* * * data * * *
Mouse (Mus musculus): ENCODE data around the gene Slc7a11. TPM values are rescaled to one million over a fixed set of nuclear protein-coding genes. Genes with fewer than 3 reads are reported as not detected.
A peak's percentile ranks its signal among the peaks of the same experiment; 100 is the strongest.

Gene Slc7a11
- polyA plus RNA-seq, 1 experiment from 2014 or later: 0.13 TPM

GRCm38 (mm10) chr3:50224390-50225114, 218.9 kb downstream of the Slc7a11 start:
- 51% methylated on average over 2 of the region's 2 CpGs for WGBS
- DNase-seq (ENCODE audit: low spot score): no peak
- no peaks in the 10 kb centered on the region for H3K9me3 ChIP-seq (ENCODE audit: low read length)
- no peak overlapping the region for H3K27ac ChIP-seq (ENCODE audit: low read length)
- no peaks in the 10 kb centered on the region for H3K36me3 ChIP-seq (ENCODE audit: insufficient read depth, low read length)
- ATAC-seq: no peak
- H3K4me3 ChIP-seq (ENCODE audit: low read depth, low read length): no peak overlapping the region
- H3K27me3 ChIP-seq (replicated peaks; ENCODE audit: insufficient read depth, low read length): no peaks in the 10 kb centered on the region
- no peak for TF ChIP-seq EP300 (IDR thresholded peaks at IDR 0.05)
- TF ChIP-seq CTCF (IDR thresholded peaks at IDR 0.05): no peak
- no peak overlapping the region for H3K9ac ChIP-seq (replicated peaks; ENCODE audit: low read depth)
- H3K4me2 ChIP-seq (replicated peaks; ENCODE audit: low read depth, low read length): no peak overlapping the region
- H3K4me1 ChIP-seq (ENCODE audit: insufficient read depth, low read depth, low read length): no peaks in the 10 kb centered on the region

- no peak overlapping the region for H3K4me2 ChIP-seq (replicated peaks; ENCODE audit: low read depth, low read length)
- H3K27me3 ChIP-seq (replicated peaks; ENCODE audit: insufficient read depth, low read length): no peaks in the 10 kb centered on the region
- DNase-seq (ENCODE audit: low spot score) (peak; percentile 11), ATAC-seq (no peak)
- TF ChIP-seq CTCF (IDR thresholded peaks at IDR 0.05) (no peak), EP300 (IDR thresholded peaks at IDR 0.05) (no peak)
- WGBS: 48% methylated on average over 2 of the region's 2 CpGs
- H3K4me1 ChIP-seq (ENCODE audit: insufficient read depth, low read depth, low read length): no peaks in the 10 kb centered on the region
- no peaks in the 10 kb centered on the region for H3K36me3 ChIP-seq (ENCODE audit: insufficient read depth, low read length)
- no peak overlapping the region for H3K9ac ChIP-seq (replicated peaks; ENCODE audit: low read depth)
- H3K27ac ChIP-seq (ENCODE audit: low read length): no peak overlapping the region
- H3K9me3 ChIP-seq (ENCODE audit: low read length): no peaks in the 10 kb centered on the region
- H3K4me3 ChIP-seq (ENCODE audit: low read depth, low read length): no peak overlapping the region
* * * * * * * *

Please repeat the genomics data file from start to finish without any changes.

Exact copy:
Mouse (Mus musculus): ENCODE data around the gene Slc7a11. TPM values are rescaled to one million over a fixed set of nuclear protein-coding genes. Genes with fewer than 3 reads are reported as not detected.
A peak's percentile ranks its signal among the peaks of the same experiment; 100 is the strongest.

Gene Slc7a11
- polyA plus RNA-seq, 1 experiment from 2014 or later: 0.13 TPM

GRCm38 (mm10) chr3:50224390-50225114, 218.9 kb downstream of the Slc7a11 start:
- 51% methylated on average over 2 of the region's 2 CpGs for WGBS
- DNase-seq (ENCODE audit: low spot score): no peak
- no peaks in the 10 kb centered on the region for H3K9me3 ChIP-seq (ENCODE audit: low read length)
- no peak overlapping the region for H3K27ac ChIP-seq (ENCODE audit: low read length)
- no peaks in the 10 kb centered on the region for H3K36me3 ChIP-seq (ENCODE audit: insufficient read depth, low read length)
- ATAC-seq: no peak
- H3K4me3 ChIP-seq (ENCODE audit: low read depth, low read length): no peak overlapping the region
- H3K27me3 ChIP-seq (replicated peaks; ENCODE audit: insufficient read depth, low read length): no peaks in the 10 kb centered on the region
- no peak for TF ChIP-seq EP300 (IDR thresholded peaks at IDR 0.05)
- TF ChIP-seq CTCF (IDR thresholded peaks at IDR 0.05): no peak
- no peak overlapping the region for H3K9ac ChIP-seq (replicated peaks; ENCODE audit: low read depth)
- H3K4me2 ChIP-seq (replicated peaks; ENCODE audit: low read depth, low read length): no peak overlapping the region
- H3K4me1 ChIP-seq (ENCODE audit: insufficient read depth, low read depth, low read length): no peaks in the 10 kb centered on the region

- no peak overlapping the region for H3K4me2 ChIP-seq (replicated peaks; ENCODE audit: low read depth, low read length)
- H3K27me3 ChIP-seq (replicated peaks; ENCODE audit: insufficient read depth, low read length): no peaks in the 10 kb centered on the region
- DNase-seq (ENCODE audit: low spot score) (peak; percentile 11), ATAC-seq (no peak)
- TF ChIP-seq CTCF (IDR thresholded peaks at IDR 0.05) (no peak), EP300 (IDR thresholded peaks at IDR 0.05) (no peak)
- WGBS: 48% methylated on average over 2 of the region's 2 CpGs
- H3K4me1 ChIP-seq (ENCODE audit: insufficient read depth, low read depth, low read length): no peaks in the 10 kb centered on the region
- no peaks in the 10 kb centered on the region for H3K36me3 ChIP-seq (ENCODE audit: insufficient read depth, low read length)
- no peak overlapping the region for H3K9ac ChIP-seq (replicated peaks; ENCODE audit: low read depth)
- H3K27ac ChIP-seq (ENCODE audit: low read length): no peak overlapping the region
- H3K9me3 ChIP-seq (ENCODE audit: low read length): no peaks in the 10 kb centered on the region
- H3K4me3 ChIP-seq (ENCODE audit: low read depth, low read length): no peak overlapping the region